Obama Cyber-Security Order a Good First Step, Experts Say

President Obama's executive order on critical infrastructure cyber-security asks for better information and more sharing. Until then, we wait.

President Obama, ahead of his State of the Union address Feb. 12, signed an executive order that calls on the owners and operators of critical U.S. infrastructure to "improve cyber-security information sharing and collaboratively develop and implement risk-based standards."

The order also called on the Department of Homeland Security to recommend ways to mitigate security attacks and, among other tasks, for the secretary of homeland security to direct the development of a cyber-security framework that includes a "set of standards, methodologies, procedures and processes that align policy, business and technological approaches to address cyber risks." To the fullest extent possible, the framework will also "incorporate voluntary consensus standards and industry best practices," said the order.

"We know hackers steal people's identities and infiltrate private emails. We know foreign countries and companies swipe our corporate secrets. Now our enemies are also seeking the ability to sabotage our power grid, our financial institutions, our air traffic control systems," Obama said during his address. "We cannot look back years from now and wonder why we did nothing in the face of real threats to our security and our economy."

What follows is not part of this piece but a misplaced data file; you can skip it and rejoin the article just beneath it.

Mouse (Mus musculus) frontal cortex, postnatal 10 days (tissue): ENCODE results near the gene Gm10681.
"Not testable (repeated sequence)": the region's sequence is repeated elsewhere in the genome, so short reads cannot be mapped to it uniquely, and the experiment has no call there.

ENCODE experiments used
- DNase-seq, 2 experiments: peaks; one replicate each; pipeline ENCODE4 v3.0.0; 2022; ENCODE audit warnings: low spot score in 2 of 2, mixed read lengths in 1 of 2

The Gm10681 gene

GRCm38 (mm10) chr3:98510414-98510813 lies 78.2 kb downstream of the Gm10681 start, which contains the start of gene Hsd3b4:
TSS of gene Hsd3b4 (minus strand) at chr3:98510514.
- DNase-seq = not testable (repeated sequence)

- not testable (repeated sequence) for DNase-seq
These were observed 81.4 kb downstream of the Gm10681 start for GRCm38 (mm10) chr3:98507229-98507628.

On Feb. 13, the National Institute of Standards and Technology (NIST) responded, saying in a statement that toward the agenda of creating a cyber-security framework, it has issued requests for information from the relevant parties.
"The Framework will not dictate one-size-fits-all solutions, but will instead enable innovation by providing guidance that is technology-neutral and recognizes the different needs and challenges within and among critical infrastructure sectors," NIST said in its statement.

NIST's comment underscores how an order like this—designed to protect infrastructure that, if incapacitated, could damage the nation's security, economy or public health—could be voluntary.

"If an auto manufacturer makes a car and it's defective, there are ways to show liability. In the world of information, that's harder to do. The best practices just aren't there. We don't have as much practice at it as we do at things like building cars and flying airplanes," Ron Gula told eWEEK, offering further explanation.

Gula is a former National Security Administration cyber-security chief and currently the CEO of network security provider Tenable, which counts the Department of Defense, Apple and Amazon among its clients.